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Voltage bands

We see 12V lighting everywhere, and it’s usually described as “Low Voltage” lighting, but in fact “Low Voltage” means at least 50V and up to as much as 1000V for AC, 1500V for DC. So the supply that comes into your house is a low voltage one. 12V lighting, pond pumps etc are officially classed as “Extra-Low Voltage”, which is anything under 50V AC, 120V DC.

The IEC definitions of voltage bands are:
* **Extra Low Voltage**: AC below 50V and DC below 120V
* **Low Voltage**: 50 - 1000V AC or 120 - 1500V DC
* **Medium voltage**: 1kV - 35kV
* **High voltage**: 35kV - 230kV
* **Extra-high voltage**: >230kV

Why does this matter? Surely when people say “low voltage lighting” it’s pretty clear that they mean “12V”, so what’s the problem?

This is not some pedantic technical point along the lines of “it’s not an earth, it’s a cpc” or “bulbs are what you plant in the ground, what you mean is a lamp”. If you start getting involved in doing your own electrical work, and start learning about regulations etc you’ll come across references to “Low voltage”, and it’ll be no good you thinking that that means 12V.

The Building Regulations, for example, which are law in England and Wales, contain a section on electrical safety, Part P, and the legislation says:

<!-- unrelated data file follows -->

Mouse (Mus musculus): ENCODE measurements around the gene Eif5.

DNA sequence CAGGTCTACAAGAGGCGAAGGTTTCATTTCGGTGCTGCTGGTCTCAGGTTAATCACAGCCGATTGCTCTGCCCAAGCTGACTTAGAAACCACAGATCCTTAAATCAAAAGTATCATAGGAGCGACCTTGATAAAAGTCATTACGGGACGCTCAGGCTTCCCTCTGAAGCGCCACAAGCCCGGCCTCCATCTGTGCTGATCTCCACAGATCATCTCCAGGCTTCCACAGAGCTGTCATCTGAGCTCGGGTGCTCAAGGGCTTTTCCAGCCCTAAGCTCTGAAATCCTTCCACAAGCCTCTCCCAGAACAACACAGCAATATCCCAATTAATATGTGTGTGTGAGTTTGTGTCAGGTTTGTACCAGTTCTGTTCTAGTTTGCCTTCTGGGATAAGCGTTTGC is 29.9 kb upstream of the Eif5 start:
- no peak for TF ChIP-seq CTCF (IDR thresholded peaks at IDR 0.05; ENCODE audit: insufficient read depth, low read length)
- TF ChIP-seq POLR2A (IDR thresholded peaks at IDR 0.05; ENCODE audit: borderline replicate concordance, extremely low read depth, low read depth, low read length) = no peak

The requirements of this Part apply only to
electrical installations that are intended to
operate at low or extra-low voltage….

So if you don’t realise that “low voltage” includes your mains supply of 230V, you might think that the law doesn’t apply.

People are careless, and they get the terms wrong - even electricians will talk about “low voltage bulbs” when they don’t mean 500V daffodils, but as long as you know what you really mean when you say “low voltage” you’ll not go wrong. If you read the term somewhere, and it isn’t clear from the context what the writer means, then ask.

Older definitions


Before the IEC definitions of voltage bands listed above were adopted in the 1980’s, the Wiring Regs., following the pattern of the Electricity Supply Regulations, 1937, used rather different definitions:

* **Extra Low Voltage**: Normally not exceeding 50V between conductors, and not exceeding 50V AC or 30V DC between any conductor and earth
* **Low Voltage**: > ELV, but < = 250V
* **Medium voltage**: 250 - 650V
* **High voltage**: > 650V

For low, medium, and high voltage, the values were applicable to both AC and DC, and for the specified voltage existing either between conductors or between any conductor and earth.

These differences should be remembered when looking at older reference material, or seeing warning notices on some older equipment, since the current definition of low voltage includes all of the former medium-voltage band plus some of the older high-voltage band. For example, a standard 240/415V 3-phase system is classified as low voltage today, but used to be medium voltage.


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